Design city to boost well-being of older persons: interesting EU projects
Europe’s cities are getting greyer. The EU’s 2018 ageing report claims that by 2070, more than half of Europeans will be over the age of 65. Poor health and a limited income mean older people can be more susceptible to isolation, depression and mental decline.
A combination of neurologists, architects, artists, and epidemiologists are now seeing how to do just that, by testing people’s emotional response to spaces such as redeveloped buildings and plazas before a single brick is laid. As part of the MINDSPACES project, artists and architects first come up with a blueprint for a city square, for example, which can then be turned into a digital simulation. Locals can then ‘see’ what the simulated blueprint looks like by donning a pair of virtual reality (VR) goggles. One of the project’s test cases involves redesigning and refurbishing seniors’ homes in Paris, France, to make them more ‘emotionally friendly’ for the residents. Working with the healthcare initiative eSeniors, architects and artists will redesign this space so that it offers different artworks and furniture to address emotions such as isolation and loss.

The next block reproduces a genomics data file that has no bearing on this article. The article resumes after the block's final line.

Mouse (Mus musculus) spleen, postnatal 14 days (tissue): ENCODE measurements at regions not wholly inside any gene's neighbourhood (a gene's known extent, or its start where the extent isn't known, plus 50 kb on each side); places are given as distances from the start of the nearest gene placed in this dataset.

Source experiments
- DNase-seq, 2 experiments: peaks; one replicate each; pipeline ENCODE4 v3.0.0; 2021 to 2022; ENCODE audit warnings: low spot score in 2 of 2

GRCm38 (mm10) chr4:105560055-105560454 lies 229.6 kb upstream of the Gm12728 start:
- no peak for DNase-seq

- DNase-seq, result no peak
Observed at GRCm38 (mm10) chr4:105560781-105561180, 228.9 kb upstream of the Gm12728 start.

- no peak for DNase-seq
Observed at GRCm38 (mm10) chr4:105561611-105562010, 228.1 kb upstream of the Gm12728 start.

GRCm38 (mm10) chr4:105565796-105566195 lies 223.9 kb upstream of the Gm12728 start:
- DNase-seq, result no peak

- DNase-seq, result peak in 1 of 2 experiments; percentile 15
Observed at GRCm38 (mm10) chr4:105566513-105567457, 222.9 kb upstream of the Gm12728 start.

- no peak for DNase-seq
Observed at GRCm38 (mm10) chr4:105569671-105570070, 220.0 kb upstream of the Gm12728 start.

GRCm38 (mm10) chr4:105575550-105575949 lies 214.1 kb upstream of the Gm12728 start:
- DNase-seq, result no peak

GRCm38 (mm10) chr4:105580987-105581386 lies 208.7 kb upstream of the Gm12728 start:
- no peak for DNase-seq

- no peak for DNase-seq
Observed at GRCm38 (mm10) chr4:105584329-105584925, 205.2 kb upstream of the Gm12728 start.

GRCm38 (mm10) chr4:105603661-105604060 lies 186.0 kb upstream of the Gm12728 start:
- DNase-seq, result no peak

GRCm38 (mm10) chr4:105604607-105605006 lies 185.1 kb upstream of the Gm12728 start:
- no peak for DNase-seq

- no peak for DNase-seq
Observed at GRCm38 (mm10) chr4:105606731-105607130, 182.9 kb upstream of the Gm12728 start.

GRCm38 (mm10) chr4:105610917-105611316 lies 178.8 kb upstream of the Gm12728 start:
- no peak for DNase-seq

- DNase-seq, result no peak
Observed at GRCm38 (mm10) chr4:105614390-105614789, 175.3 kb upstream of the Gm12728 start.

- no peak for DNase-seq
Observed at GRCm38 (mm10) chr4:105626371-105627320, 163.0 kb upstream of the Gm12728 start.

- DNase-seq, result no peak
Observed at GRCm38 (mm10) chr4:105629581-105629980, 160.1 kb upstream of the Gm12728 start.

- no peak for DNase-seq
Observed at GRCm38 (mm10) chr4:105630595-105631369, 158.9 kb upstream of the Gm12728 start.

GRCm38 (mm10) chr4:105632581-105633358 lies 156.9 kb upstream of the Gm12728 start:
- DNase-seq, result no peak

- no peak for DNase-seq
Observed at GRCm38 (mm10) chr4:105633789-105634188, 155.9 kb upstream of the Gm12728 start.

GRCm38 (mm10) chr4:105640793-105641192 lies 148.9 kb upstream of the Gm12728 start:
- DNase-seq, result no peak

In parallel the MINDMAP project is looking at what policies and designs in cities across Europe and North America could boost mental health among older city dwellers. The project has already suggested a link between a UK initiative of giving the elderly free bus passes and an increase in mental wellbeing. This, says Prof van Lenthe, may be due to bus journeys helping people go and meet others, and thus reducing loneliness. The researchers have also found more nuanced features of urban design. Building high-density apartments helps to encourage walking and cycling, boosting mental health. But building apartments too densely has the opposite effect.